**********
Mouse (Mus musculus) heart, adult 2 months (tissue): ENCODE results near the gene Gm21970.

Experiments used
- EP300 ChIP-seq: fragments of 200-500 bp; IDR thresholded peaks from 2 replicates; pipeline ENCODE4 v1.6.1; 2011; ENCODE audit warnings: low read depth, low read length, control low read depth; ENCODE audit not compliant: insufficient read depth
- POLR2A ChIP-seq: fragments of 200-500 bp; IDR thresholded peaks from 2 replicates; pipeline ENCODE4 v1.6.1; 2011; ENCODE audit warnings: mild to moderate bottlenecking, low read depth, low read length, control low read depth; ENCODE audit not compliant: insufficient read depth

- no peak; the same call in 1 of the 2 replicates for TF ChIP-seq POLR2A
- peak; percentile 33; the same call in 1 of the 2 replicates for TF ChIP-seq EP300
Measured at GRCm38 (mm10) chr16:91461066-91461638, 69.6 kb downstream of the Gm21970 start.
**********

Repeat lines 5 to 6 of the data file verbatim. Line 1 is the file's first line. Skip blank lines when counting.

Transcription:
- no peak; the same call in 1 of the 2 replicates for TF ChIP-seq POLR2A
- peak; percentile 33; the same call in 1 of the 2 replicates for TF ChIP-seq EP300